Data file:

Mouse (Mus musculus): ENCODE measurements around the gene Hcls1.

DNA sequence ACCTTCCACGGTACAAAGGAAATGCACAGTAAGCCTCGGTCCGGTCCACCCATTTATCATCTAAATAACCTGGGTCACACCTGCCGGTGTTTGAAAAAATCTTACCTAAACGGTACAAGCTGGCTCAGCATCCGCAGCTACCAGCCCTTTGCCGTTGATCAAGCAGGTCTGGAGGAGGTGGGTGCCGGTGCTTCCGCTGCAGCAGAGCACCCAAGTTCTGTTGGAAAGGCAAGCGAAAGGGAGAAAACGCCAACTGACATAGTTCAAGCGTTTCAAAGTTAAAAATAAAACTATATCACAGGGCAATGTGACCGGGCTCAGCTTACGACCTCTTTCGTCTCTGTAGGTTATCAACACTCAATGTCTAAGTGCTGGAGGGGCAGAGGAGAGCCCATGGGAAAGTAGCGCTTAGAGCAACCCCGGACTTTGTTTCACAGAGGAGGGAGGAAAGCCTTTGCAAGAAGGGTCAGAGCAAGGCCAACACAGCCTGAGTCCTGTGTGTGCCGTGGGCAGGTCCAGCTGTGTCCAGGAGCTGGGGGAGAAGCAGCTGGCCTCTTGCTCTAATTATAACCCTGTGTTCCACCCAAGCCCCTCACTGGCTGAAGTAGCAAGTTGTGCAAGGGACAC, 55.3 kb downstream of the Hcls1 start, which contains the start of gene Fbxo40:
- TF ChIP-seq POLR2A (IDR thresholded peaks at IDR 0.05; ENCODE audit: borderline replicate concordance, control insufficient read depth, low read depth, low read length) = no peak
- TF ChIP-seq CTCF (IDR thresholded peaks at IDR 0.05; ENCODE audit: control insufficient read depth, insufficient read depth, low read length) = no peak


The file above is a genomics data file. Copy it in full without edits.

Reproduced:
Mouse (Mus musculus): ENCODE measurements around the gene Hcls1.

DNA sequence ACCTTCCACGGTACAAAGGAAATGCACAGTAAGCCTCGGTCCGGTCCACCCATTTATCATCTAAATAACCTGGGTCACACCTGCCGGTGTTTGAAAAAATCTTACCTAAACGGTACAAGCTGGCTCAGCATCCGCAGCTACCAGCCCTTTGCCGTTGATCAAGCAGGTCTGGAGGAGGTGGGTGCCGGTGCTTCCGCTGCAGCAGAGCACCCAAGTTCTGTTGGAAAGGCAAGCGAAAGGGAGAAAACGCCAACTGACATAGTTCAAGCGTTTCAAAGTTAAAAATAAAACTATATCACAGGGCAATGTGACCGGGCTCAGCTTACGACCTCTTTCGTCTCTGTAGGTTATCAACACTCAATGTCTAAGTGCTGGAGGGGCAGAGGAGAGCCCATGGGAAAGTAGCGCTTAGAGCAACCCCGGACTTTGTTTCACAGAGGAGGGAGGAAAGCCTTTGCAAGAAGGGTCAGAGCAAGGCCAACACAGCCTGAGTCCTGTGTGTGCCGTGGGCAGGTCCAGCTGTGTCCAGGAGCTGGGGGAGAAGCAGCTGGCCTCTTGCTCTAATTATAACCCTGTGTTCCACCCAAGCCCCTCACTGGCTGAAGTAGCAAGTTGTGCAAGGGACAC, 55.3 kb downstream of the Hcls1 start, which contains the start of gene Fbxo40:
- TF ChIP-seq POLR2A (IDR thresholded peaks at IDR 0.05; ENCODE audit: borderline replicate concordance, control insufficient read depth, low read depth, low read length) = no peak
- TF ChIP-seq CTCF (IDR thresholded peaks at IDR 0.05; ENCODE audit: control insufficient read depth, insufficient read depth, low read length) = no peak